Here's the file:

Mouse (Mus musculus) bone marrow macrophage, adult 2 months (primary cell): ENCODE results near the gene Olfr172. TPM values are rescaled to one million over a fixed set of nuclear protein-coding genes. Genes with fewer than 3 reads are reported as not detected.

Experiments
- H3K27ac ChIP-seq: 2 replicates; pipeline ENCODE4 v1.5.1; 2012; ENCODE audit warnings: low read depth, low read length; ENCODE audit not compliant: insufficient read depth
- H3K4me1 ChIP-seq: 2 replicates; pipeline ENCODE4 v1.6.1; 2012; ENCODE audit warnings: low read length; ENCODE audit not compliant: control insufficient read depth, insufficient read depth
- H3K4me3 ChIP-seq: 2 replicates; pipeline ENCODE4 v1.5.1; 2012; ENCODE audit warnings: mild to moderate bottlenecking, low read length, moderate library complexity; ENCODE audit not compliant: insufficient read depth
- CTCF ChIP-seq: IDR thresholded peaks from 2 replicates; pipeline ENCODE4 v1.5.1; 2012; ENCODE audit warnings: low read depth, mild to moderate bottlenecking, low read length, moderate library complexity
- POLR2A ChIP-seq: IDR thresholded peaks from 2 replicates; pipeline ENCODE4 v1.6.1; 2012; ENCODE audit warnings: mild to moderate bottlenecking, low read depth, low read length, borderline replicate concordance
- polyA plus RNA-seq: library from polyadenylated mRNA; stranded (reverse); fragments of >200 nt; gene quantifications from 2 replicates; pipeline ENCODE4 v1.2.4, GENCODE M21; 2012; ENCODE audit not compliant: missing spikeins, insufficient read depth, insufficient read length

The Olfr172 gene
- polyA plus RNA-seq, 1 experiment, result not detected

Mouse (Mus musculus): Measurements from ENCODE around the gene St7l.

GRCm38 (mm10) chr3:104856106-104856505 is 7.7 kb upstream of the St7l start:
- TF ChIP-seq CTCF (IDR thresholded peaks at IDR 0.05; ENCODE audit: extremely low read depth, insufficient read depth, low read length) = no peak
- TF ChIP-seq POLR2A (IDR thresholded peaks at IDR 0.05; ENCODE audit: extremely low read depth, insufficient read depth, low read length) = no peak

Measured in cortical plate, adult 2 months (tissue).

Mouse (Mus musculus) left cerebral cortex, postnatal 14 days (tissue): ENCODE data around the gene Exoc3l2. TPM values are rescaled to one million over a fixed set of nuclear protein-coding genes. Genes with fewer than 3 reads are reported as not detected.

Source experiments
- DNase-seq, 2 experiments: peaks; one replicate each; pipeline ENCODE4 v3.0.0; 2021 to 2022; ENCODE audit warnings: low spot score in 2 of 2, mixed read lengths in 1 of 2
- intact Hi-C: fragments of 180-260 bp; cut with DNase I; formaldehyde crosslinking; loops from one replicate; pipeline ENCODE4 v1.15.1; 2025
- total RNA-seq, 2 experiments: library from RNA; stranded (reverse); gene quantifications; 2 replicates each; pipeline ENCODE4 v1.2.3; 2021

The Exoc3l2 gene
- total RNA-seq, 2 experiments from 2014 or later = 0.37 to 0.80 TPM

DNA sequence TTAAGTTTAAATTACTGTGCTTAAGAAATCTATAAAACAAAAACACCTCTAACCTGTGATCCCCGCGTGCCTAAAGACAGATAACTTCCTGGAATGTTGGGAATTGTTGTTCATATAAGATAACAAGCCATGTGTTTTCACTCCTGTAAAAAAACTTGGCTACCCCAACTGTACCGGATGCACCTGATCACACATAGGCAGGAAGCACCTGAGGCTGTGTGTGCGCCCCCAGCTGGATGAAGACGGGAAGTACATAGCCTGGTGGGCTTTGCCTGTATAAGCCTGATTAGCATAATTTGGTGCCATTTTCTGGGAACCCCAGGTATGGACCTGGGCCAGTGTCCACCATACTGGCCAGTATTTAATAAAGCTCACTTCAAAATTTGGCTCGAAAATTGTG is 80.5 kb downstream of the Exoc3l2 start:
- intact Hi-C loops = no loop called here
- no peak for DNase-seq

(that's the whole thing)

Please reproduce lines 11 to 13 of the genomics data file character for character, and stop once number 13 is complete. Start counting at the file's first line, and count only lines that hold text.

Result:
Mouse (Mus musculus): Measurements from ENCODE around the gene St7l.

GRCm38 (mm10) chr3:104856106-104856505 is 7.7 kb upstream of the St7l start:
- TF ChIP-seq CTCF (IDR thresholded peaks at IDR 0.05; ENCODE audit: extremely low read depth, insufficient read depth, low read length) = no peak